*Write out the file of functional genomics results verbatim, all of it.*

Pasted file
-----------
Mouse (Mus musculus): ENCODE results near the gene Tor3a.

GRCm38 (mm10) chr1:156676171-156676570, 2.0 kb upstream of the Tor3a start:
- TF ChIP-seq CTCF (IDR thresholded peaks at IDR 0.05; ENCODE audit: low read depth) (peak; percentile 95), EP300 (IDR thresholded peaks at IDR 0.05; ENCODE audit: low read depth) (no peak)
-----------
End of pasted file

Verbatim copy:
Mouse (Mus musculus): ENCODE results near the gene Tor3a.

GRCm38 (mm10) chr1:156676171-156676570, 2.0 kb upstream of the Tor3a start:
- TF ChIP-seq CTCF (IDR thresholded peaks at IDR 0.05; ENCODE audit: low read depth) (peak; percentile 95), EP300 (IDR thresholded peaks at IDR 0.05; ENCODE audit: low read depth) (no peak)